US report claims Pak serves as a safe haven for terrorism

25 June, 2020 | newsx bureau

Pak remains on FATF's greylist World

A US report claims that Pakistan has acted as a catalyst for certain regionally focused terrorist groups that are specifically targeting Afghanistan and India. Pakistan's progress on terrorism will...

A US report stated that Pakistan continues to serve as “a safe haven” for certain regionally focused terrorist groups, including the Afghan Taliban and affiliated HQN, LeT, JeM and their affiliated front organisations, that particularly target Afghanistan as well as the Indian subcontinent.

The Country Reports on Terrorism 2019, submitted by the US Department of State, to the Congress, said that Pakistan took modest steps in 2019 to counter terror financing and to restrain some India-focused militant groups following the February attack on a security convoy in the Indian state of Jammu and Kashmir claimed by Pakistan-based JeM.

However, Islamabad has yet to take decisive actions against Indian and Afghanistan-focused militants who would undermine their operational capability, the report added. The report said that Islamabad had played a constructive role in the US-Taliban talks in 2019.

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Pakistan’s progress on the most difficult aspects of its 2015 National Action Plan to counter terrorism remains unfulfilled – specifically its pledge to dismantle all terrorist organizations without delay and discrimination.
“While Pakistani authorities indicted LeT co-founder Hafiz Saeed and 12 of his associates on December 11, they have made no effort to use domestic authorities to prosecute other terrorist leaders such as JeM founder Masood Azhar and Sajid Mir, the mastermind of LeT’s 2008 Mumbai attacks, both of whom are widely believed to reside in Pakistan under the protection of the state, despite government denials,” the report stated.

In June 2018, the Paris-based Financial Action Task Force (FATF) placed Pakistan on its “grey list” and issued an action plan directing the country to take specific steps by September 2019 to address strategic deficiencies in its CFT efforts. The FATF expressed serious concern at its October 2019 plenary about Pakistan’s continued deficiencies but noted it had made some progress and extended the deadline for full Action Plan implementation to February 2020.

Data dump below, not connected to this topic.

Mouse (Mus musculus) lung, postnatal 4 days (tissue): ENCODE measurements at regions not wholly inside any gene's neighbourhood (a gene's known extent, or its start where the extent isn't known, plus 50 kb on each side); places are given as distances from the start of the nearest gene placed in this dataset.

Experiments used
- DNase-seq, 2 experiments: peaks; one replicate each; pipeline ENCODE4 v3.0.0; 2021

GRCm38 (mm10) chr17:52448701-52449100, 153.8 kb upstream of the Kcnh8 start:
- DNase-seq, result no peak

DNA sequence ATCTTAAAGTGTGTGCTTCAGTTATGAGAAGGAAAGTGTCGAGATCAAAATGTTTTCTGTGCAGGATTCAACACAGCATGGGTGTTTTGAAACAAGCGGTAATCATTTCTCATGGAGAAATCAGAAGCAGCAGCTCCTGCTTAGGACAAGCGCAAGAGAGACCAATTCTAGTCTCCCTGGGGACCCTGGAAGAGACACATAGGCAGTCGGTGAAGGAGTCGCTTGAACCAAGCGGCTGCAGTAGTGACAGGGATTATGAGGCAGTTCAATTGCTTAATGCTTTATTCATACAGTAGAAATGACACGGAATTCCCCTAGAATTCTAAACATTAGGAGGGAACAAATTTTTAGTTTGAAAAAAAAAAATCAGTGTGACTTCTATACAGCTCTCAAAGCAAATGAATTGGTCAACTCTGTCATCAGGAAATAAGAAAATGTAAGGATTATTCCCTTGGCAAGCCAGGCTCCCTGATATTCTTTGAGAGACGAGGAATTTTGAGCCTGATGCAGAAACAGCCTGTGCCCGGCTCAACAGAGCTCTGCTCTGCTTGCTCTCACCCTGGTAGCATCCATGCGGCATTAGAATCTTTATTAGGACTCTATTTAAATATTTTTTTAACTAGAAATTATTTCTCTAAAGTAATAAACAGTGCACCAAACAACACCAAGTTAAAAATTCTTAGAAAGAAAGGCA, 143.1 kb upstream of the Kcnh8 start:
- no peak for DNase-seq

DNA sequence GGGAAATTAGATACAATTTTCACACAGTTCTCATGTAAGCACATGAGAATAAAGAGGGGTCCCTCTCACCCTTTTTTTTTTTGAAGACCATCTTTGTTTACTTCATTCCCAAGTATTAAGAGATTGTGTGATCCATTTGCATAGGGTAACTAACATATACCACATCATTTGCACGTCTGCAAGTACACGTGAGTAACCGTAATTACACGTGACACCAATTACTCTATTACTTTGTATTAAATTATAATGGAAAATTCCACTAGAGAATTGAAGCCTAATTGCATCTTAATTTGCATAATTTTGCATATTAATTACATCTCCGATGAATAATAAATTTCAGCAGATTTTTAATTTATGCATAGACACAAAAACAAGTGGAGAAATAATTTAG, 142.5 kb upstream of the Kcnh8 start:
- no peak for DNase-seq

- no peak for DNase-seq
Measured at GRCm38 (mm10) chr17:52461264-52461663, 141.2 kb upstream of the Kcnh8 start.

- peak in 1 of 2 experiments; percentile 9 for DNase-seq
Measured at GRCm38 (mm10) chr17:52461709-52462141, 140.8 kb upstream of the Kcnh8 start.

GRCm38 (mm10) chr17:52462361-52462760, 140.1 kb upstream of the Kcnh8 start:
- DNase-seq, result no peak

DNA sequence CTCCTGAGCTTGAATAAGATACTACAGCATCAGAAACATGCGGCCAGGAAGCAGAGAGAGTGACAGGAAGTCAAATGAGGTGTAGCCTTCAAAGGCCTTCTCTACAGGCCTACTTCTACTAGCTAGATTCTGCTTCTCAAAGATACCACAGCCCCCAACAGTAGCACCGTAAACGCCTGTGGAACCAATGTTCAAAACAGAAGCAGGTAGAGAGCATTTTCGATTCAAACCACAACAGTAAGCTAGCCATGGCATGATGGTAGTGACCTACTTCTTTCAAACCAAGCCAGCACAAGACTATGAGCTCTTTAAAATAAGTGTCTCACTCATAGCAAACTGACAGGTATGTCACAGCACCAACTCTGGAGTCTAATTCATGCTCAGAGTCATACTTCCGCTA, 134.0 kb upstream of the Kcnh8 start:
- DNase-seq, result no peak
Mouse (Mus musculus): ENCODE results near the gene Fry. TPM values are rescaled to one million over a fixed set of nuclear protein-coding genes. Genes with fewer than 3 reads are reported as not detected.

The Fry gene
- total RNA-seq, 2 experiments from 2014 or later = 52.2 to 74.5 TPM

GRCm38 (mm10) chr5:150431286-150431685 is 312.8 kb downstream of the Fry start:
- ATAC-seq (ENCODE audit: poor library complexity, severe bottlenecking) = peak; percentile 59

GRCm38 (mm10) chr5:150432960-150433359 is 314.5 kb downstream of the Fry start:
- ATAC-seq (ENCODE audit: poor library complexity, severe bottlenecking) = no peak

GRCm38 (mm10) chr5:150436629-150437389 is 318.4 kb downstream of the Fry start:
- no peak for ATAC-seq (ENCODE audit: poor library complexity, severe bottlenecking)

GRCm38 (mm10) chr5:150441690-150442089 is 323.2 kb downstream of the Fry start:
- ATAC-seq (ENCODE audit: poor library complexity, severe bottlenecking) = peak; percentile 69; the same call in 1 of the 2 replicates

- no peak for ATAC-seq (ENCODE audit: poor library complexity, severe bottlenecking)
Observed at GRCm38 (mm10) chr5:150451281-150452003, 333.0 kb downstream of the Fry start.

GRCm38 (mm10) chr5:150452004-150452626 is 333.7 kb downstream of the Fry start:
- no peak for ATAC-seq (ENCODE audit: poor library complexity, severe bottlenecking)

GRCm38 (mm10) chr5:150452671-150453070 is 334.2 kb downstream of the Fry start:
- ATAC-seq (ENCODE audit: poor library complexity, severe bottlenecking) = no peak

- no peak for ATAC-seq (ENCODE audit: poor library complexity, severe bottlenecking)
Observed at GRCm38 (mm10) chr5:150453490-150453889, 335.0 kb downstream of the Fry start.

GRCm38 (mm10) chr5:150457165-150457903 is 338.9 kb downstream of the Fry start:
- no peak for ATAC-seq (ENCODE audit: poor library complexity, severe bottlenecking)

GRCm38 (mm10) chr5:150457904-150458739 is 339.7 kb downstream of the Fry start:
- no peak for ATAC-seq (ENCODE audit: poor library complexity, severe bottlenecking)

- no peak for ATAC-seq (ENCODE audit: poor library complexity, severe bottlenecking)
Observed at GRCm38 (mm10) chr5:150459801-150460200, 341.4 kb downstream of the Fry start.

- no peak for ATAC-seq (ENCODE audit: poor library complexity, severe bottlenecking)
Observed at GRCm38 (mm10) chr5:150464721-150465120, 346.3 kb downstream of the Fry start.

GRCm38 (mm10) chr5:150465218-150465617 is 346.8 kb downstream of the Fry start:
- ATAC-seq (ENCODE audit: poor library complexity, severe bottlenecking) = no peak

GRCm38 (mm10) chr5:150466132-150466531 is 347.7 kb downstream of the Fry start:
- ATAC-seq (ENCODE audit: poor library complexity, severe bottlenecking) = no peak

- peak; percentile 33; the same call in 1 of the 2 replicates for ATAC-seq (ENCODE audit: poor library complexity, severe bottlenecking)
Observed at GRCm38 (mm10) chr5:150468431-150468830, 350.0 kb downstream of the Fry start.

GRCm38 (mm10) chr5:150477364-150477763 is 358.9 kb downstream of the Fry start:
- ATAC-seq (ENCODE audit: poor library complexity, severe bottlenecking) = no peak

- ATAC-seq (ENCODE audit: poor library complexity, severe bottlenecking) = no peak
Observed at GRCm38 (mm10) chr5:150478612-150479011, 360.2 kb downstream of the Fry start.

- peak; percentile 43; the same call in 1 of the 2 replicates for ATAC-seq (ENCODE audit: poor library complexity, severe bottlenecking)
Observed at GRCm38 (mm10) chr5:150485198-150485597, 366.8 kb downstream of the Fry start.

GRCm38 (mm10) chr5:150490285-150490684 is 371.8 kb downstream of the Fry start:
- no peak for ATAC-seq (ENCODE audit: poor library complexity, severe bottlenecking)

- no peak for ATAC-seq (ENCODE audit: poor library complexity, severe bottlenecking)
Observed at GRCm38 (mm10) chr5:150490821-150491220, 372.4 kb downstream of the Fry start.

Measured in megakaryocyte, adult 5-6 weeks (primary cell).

In 2018, Pakistan was designated as a “Country of Particular Concern” (CPC) under the International Religious Freedom Act of 1998. It was re-designated as a CPC in 2019 owing to the terror attacks at Lahore’s Data Darbar Sufi shrine by Hizbul Ahrar, a faction of TTP; an attack on the Pearl Continental Hotel in Gwadar by Balochistan Liberation Army; two back-to-back attacks in Dera Ismail Khan, Khyber-Pakhtunkhwa by TTP and some others.

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Military, paramilitary, and civilian security forces conducted CT operations throughout Pakistan against anti-state militants. Pakistani law allows for preventive detention, permits the death penalty for terrorism offenses, and authorizes special Anti-Terrorism Courts to try terrorism cases. Military courts established in 2015 under the National Action Plan to try civilians accused of terrorism ceased operation March 31.

Some madrassas reportedly continued to teach “extremist” doctrine. The National Action Plan directs increased government supervision of madrassas, and there was evidence of continued government efforts to increase regulation.

Security analysts and madrassa reform proponents observed, however, that many madrassas failed to register with the government or provide documentation of their sources of funding or to limit their acceptance of foreign students to those with valid visas, a background check, and the consent of their governments, as required by law, the report stated.

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In addition to continued terrorist activity in Afghanistan and Pakistan, South Asia in 2019, also saw a volatile mix of insurgent attacks punctuated by major incidents of terrorism in the erstwhile Indian state of Jammu and Kashmir and in Sri Lanka.